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On the justice of voting systems

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  • Jose Apesteguia

    ()

  • Miguel A. Ballester
  • Rosa Ferrer

Abstract

What are the best voting systems in terms of utilitarianism? Or in terms of maximin, or maximax? We study these questions for the case of three alternatives and a class of structurally equivalent voting rules. We show that plurality, arguably the most widely used voting system, performs very poorly in terms of remarkable ideals of justice, such as utilitarianism or maximin, and yet is optimal in terms of maximax. Utilitarianism is best approached by a voting system converging to the Borda count, while the best way to achieve maximin is by means of a voting system converging to negative voting. We study the robustness of our results across different social cultures, measures of performance, and population sizes.

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Bibliographic Info

Paper provided by Department of Economics and Business, Universitat Pompeu Fabra in its series Economics Working Papers with number 987.

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Date of creation: Nov 2006
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Handle: RePEc:upf:upfgen:987

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Web page: http://www.econ.upf.edu/

Related research

Keywords: Voting; Scoring Rules; Utilitarianism; Maximin; Maximax; Impartial Culture Condition;

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  1. Tilman Börgers & Peter Postl, 2008. "Efficient Compromising," Discussion Papers 06-11R, Department of Economics, University of Birmingham.
  2. Giovanni Maggi & Massimo Morelli, 2003. "Self Enforcing Voting in International Organizations," NBER Working Papers 10102, National Bureau of Economic Research, Inc.
  3. B�rd Harstad, 2005. "Majority Rules and Incentives," The Quarterly Journal of Economics, MIT Press, vol. 120(4), pages 1535-1568, November.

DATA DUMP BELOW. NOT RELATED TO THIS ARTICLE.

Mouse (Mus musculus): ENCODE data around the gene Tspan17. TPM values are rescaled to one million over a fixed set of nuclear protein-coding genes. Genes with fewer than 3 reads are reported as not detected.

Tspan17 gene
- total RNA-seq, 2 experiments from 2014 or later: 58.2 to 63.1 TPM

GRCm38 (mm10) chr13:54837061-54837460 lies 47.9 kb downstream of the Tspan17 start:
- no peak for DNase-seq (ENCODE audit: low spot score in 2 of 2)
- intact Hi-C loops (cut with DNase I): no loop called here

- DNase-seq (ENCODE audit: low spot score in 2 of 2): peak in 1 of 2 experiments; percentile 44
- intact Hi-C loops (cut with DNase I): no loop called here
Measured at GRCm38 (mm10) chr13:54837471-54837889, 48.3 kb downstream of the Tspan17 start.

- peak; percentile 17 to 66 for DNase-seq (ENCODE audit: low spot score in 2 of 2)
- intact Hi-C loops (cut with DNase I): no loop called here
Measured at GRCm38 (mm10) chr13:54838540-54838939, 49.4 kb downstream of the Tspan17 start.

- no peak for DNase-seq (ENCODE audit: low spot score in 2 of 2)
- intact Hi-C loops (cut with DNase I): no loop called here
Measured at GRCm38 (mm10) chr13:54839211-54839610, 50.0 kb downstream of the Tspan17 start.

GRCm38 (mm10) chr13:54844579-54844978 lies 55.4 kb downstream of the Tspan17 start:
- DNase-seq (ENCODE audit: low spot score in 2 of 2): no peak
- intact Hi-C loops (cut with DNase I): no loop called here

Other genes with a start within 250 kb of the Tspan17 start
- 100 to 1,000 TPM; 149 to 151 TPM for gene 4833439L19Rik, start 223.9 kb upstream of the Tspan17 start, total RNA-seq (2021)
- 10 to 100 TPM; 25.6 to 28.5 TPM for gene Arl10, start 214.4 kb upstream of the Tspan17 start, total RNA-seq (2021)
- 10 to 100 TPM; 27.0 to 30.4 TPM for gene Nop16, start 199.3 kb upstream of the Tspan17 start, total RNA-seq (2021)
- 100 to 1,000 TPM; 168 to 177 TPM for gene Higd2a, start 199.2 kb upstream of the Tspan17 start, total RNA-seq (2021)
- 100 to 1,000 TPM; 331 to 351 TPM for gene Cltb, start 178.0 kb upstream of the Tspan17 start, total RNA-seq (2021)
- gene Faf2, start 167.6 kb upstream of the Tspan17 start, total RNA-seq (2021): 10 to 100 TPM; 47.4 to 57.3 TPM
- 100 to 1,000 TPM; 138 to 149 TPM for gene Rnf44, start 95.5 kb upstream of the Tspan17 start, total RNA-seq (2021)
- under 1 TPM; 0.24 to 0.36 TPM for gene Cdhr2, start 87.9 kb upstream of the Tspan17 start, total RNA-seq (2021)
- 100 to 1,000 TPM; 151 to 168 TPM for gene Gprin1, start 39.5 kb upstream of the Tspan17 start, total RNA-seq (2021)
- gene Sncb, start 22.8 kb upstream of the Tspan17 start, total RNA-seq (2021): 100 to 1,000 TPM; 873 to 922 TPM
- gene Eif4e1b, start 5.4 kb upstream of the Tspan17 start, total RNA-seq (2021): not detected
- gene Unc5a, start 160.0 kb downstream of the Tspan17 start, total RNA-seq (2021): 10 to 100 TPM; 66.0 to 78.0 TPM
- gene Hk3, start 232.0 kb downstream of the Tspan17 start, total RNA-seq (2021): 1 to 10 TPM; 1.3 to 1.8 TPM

4. Nicola Persico & Alessandro Lizzeri, 2001. "The Provision of Public Goods under Alternative Electoral Incentives," American Economic Review, American Economic Association, vol. 91(1), pages 225-239, March.
  5. Aghion, Philippe & Bolton, Patrick, 2003. "Incomplete Social Contracts," Scholarly Articles 4554123, Harvard University Department of Economics.
  6. Salvador Barberà & Matthew O. Jackson, 2000. "Choosing How to Choose: Self-Stable Majority Rules and Constitutions," Working Papers 57, Barcelona Graduate School of Economics.
  7. Roger B. Myerson, 2000. "Comparison of Scoring Rules in Poisson Voting Games," Econometric Society World Congress 2000 Contributed Papers 0686, Econometric Society.
  8. Caplin, Andrew S & Nalebuff, Barry J, 1988. "On 64%-Majority Rule," Econometrica, Econometric Society, vol. 56(4), pages 787-814, July.
  9. DeMeyer, Frank & Plott, Charles R, 1970. "The Probability of a Cyclical Majority," Econometrica, Econometric Society, vol. 38(2), pages 345-54, March.
  10. Jonathan Levin & Barry Nalebuff, 1995. "An Introduction to Vote-Counting Schemes," Journal of Economic Perspectives, American Economic Association, vol. 9(1), pages 3-26, Winter.
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